Goldman Sachs responds to Taibbi
I just got off the phone with Lucas van Praag, the top flack at Goldman Sachs, who called Matt Taibbi’s piece on the bank “hysterical”. He also sent me an email, which makes some specific responses to Taibbi’s points:
Having read your piece about Matt Taibbi’s article in Rolling Stone, I wanted to set the record straight, particularly about “regulatory capture”.
Background: Under the Commodity Exchange Act, the CFTC (for agricultural futures) or exchanges (for energy/metals futures) established speculative position limits. As much as anything else, the limits are intended to prevent market imbalances that would result in failures of the ultimate settlement of the futures contracts.
The CFTC rules exempt “bona fide hedging” transactions from these spec limits. A bona fide hedging transaction was originally understood to be an actual producer/consumer who was selling or buying the underlying commodity and wanted to hedge risk of the price moving up or down. In 1991, J. Aron wanted to enter into one of its first commodity index swap transactions with a pension fund. In order to hedge our exposure on the swap, we wanted to buy futures on the commodities in the index. We applied to the CFTC for exemption from position limits on the theory that even if we weren’t buying the commodity, we had offsetting exposure (in our swap) that put us in a balanced/price neutral position. The CFTC agreed with our argument and granted exemption. By the way, each of the then Commissioners signed off, so it was hardly a secret…
The CFTC published a report in August 2008, indicating that there were few instances when entities would have exceeded spec limits, had they applied to OTC positions.
Yesterday, as you probably know, the Senate Permanent Sub-Committee on Investigations issued a report on wheat futures in which they concluded that divergence between prices for actual wheat v. wheat futures is being caused solely by index investment. The Committee’s recommendation is that hedge exemptions which support indices should be phased out.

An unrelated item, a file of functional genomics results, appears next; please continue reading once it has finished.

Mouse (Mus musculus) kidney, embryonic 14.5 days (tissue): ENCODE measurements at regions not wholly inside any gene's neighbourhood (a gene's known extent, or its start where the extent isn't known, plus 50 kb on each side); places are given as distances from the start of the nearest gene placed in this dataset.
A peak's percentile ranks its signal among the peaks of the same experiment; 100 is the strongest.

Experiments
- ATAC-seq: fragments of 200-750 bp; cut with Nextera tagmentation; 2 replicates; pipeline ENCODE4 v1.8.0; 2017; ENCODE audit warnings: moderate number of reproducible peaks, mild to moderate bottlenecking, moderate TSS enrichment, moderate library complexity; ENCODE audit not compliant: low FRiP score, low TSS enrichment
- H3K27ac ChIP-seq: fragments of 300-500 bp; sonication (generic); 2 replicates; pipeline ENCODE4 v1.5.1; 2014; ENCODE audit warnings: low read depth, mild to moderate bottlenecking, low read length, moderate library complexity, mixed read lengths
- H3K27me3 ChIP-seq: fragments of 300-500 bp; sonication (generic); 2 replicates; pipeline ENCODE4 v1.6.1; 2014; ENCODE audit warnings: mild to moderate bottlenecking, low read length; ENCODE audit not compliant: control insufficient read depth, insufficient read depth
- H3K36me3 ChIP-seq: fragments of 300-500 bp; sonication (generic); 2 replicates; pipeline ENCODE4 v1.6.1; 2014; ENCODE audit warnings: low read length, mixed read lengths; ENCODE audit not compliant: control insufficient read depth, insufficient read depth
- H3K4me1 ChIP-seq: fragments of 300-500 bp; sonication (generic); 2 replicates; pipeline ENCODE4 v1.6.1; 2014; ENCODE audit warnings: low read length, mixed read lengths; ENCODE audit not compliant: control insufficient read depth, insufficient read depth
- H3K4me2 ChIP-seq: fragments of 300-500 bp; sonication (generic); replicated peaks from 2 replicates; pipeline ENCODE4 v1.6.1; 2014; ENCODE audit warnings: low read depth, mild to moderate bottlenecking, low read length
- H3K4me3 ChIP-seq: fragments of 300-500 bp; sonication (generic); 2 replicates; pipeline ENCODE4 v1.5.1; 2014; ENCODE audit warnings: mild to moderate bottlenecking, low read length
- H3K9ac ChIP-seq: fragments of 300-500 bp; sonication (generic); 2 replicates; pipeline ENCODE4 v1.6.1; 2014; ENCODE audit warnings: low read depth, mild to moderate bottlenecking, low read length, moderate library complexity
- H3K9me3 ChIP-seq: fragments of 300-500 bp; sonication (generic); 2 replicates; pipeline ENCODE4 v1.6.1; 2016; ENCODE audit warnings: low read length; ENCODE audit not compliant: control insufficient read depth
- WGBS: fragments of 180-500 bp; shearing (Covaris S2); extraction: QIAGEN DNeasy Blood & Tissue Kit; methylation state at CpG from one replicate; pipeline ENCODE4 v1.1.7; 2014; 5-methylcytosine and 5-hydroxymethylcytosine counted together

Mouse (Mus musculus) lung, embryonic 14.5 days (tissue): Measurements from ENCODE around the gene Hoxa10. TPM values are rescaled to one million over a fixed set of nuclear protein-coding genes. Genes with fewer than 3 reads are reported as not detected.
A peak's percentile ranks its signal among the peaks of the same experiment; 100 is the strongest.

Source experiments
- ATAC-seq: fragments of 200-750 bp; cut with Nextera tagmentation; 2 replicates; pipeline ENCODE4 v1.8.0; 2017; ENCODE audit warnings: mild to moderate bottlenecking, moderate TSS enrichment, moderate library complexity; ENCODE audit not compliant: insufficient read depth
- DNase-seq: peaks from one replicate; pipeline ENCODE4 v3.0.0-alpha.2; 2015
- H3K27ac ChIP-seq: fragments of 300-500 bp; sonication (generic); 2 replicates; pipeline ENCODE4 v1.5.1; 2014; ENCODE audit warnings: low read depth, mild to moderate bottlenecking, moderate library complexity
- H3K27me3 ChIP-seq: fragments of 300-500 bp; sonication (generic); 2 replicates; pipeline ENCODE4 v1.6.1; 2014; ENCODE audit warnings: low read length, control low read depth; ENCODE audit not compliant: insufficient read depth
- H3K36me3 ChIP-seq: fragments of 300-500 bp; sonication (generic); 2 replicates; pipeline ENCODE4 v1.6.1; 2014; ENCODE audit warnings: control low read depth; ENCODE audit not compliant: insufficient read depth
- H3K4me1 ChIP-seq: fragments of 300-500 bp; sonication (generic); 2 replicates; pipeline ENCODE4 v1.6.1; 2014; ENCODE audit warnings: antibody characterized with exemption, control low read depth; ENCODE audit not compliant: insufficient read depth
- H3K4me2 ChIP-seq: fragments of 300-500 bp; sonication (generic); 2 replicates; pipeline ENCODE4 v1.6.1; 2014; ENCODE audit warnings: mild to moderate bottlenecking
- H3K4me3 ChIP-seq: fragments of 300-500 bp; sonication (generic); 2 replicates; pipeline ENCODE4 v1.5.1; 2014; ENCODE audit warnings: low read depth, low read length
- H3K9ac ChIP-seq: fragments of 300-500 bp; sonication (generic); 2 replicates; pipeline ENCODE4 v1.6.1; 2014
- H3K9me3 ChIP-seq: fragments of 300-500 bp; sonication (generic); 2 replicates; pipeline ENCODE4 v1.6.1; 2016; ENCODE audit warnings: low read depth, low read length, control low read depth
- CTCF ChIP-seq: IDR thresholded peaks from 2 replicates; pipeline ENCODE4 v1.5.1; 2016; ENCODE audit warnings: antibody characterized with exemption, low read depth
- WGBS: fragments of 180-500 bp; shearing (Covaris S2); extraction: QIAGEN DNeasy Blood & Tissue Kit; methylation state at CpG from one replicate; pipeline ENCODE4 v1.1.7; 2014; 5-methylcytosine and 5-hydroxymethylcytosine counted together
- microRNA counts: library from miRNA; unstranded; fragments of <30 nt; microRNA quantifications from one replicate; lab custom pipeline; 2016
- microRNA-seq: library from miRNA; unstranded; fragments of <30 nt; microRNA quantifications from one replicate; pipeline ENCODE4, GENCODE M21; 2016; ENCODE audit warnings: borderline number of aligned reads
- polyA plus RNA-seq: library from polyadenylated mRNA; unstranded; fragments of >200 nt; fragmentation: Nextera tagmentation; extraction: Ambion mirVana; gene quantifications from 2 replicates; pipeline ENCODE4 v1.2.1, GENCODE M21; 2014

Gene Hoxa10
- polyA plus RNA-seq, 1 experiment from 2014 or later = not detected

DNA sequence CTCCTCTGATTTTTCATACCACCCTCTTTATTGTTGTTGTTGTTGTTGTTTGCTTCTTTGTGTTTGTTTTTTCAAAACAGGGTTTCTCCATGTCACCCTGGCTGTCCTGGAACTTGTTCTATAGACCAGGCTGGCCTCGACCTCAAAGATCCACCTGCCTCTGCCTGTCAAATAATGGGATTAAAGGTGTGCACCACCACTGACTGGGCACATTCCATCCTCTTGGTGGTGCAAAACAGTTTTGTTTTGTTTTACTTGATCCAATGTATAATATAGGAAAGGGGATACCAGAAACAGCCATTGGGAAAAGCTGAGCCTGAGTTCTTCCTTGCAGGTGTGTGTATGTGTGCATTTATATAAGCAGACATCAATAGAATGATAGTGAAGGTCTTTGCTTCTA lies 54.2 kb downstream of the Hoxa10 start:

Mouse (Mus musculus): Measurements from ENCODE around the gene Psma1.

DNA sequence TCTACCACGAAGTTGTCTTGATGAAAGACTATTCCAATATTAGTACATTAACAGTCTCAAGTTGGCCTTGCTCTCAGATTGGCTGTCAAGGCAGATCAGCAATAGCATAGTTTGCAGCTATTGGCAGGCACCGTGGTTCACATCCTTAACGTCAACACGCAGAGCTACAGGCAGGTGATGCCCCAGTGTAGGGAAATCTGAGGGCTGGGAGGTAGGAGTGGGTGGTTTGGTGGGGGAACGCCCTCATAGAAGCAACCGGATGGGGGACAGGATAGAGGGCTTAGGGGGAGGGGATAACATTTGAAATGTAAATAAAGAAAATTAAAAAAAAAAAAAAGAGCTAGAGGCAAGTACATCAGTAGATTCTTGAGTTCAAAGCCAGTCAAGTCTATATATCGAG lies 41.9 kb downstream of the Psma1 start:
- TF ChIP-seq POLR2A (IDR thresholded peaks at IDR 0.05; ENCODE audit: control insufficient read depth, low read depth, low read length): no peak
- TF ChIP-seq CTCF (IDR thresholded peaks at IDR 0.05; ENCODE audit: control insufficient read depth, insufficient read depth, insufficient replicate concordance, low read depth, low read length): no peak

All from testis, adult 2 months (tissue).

Not quite so recently, the elimination of Glass Steagall doesn’t exactly provide a robust argument for regulatory capture. And Taibbi’s bubble case doesn’t stand up to serious scrutiny either. To give just two examples, even with the worst will in the world, the blame for creating the internet bubble cannot credibly be laid at our door, and we could hardly be described as having been a major player in the mortgage market, unlike so many of our current and former competitors.
Taibbi’s article is a compilation of just about every conspiracy theory ever dreamed up about Goldman Sachs, but what real substance is there to support the theories?
We reject the assertion that we are inflators of bubbles and profiteers in busts, and we are painfully conscious of the importance of being a force for good.
Van Praag is right that if the Senate is recommending that Goldman’s exemptions in the futures market be phased out, then the Senate, at least, has not been captured by Goldman. And he’s also right that Goldman can’t really be blamed for creating either the tech-stock bubble or the housing bubble — it was a relatively minor player in both.
But you don’t read a Taibbi rant for an evenhanded look at both sides of a complex story. It’s more a forcefully-put case for the prosecution: some of his charges might not stick, but he’ll throw a few chancers in as well for good measure. (Interestingly, though, even Taibbi didn’t try to include Ben Stein’s ridiculous conspiracy theory about Goldman’s chief economist trying to drive down the prices of mortgage bonds in order that Goldman could profit from its short positions.)
I disagree with van Praag that the CFTC exemption given to J Aron “was hardly a secret” — as far as I know, there was no contemporaneous reporting of it at all, either in the press or in Goldman’s own filings. And although there’s a strong case to be made that Goldman has failed to capture the legislative branch (see for instance Chris Dodd jumping on the Ben Stein bandwagon), I think there’s a pretty compelling case that both the executive branch (home to countless Goldman alumni) and the regulators, like the CFTC, have a pretty strong track record of doing whatever was in the best interests of Goldman Sachs.
Van Praag told me that in the wake of the events of the past year or two, Goldman’s partners have pretty much lost their appetite for going into public service. Maybe that’s for the best. They are generally smart and talented and knowledgeable people, and I daresay that many of them have done a lot of good after leaving the firm and joining government. At the same time, however, we’re supposed to have a government of the people, not a government of multimillionaire Goldman Sachs technocrats. And when you have the latter, you’re inevitably going to end up with a lot of mistrust and conspiracy theories sooner or later, whether they’re well-founded or not.